U.N. Mission in DR Congo Prepares Withdrawal
The U.N. peacekeeping mission in the Democratic Republic of Congo said Wednesday it is preparing a gradual withdrawal from the country despite the continued presence of dozens of armed groups.
Late last month, the U.N. Security Council renewed the mandate for one more year of its stabilization mission in DR Congo (MONUSCO) and its intervention brigade charged with "neutralizing" foreign and domestic armed groups.
The latest resolution (2147) contains "a new idea ... to prepare for the departure of MONUSCO, to prepare for ... a strategy of withdrawal," mission chief Martin Kobler told a press conference in Kinshasa.
"We will not leave tomorrow. It's a gradual process. But it's clear that we should define the parameters, the criteria that must be achieved before MONUSCO leaves the country," he said.
Since late 2013, most of MONUSCO's 20,000 troops have been based in the east where armed groups have been particularly prevalent.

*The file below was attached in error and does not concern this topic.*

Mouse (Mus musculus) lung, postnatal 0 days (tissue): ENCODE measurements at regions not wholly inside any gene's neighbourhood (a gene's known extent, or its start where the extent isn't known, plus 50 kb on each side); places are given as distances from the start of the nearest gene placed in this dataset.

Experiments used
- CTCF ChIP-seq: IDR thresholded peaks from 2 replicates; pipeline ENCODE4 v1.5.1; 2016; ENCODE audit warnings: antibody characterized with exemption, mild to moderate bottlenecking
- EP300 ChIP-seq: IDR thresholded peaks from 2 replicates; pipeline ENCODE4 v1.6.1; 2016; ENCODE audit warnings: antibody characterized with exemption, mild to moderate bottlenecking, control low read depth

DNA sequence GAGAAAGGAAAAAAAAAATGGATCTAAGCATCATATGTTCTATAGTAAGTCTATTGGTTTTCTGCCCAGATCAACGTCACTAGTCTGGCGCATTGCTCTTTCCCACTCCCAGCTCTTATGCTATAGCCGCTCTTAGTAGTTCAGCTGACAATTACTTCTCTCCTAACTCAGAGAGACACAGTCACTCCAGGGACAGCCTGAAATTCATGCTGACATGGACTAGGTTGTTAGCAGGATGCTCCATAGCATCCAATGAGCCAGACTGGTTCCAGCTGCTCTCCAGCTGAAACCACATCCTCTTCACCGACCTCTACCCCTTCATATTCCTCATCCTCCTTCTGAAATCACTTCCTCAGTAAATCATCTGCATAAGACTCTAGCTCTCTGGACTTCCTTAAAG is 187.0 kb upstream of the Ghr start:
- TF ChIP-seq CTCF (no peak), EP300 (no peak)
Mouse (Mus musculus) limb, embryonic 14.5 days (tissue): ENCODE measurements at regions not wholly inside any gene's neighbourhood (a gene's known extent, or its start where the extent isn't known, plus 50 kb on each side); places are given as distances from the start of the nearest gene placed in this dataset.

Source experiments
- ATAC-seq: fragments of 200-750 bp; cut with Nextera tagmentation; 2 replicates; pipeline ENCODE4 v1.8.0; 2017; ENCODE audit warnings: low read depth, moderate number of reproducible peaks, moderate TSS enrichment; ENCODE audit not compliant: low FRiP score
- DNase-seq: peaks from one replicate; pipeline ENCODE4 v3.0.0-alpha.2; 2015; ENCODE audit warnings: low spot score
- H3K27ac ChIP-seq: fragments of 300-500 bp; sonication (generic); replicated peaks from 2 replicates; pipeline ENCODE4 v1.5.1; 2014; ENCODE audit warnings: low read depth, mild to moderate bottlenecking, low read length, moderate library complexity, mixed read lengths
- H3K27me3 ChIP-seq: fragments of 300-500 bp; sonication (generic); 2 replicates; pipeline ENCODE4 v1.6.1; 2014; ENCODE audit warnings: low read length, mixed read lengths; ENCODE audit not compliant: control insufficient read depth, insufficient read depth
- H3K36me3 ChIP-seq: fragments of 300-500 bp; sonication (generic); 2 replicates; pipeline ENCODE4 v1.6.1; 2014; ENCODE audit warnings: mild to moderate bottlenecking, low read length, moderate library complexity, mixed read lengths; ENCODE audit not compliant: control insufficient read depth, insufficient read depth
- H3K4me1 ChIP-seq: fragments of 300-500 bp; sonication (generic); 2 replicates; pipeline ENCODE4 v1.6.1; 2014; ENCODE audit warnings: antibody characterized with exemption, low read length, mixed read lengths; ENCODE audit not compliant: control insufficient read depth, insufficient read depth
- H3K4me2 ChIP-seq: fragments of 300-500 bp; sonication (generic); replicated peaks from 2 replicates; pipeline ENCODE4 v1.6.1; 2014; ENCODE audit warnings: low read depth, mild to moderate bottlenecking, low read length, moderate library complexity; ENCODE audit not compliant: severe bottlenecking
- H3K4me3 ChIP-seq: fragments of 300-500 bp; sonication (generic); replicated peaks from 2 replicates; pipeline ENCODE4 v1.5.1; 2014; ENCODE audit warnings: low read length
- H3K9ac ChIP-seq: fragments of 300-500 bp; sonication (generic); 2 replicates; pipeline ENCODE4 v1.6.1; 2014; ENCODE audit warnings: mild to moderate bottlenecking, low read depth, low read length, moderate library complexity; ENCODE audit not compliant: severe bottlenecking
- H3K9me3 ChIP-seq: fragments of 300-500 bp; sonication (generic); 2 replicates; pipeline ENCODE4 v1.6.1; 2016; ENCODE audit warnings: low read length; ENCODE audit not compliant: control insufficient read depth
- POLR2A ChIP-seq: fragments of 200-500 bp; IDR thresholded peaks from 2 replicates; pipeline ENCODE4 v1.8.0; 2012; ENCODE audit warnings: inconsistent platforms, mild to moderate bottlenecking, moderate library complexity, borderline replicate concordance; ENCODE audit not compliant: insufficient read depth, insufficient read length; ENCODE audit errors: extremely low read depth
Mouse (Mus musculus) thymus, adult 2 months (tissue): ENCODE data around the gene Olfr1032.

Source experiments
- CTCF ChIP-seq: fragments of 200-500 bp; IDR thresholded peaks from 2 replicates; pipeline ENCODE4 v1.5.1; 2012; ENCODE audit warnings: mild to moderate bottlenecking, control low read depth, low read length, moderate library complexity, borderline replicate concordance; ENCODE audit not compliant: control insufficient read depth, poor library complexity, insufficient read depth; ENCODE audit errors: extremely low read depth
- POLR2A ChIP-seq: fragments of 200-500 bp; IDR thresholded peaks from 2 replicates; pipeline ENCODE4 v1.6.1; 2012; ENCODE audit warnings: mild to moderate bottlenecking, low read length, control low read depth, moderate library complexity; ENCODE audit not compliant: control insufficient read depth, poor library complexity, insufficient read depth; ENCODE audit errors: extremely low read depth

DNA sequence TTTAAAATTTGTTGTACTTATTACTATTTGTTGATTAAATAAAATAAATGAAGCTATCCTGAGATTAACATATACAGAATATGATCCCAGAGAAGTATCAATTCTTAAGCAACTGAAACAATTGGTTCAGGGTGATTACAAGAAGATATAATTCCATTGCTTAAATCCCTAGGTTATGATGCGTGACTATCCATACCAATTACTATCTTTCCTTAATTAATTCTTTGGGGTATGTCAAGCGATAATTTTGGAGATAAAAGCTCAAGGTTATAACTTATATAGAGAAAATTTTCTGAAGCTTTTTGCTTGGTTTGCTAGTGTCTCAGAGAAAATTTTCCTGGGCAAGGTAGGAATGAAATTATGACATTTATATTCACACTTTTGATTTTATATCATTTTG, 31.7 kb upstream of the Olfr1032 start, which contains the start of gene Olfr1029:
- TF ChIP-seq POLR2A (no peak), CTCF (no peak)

According to Resolution 2147, U.N. Secretary General Ban ki-Moon must present recommendations for the redeployment of peacekeeping forces by the end of the year.
Despite increasing troop numbers and a broadening mandate since a U.N. peacekeeping mission was first sent to the country in 1999, the "blue helmets" and the Congolese army have struggled to bring peace to a country the size of western Europe.
MONUSCO had a budget of $1.5 billion (1.1 billion euros) per year, although this has been halved under the latest resolution.
U.N. missions have long faced criticism for failing to protect civilians in the DR Congo, although perceptions have improved since an offensive by the Congolese army, supported by the United Nations, defeated the M23 rebel group in November.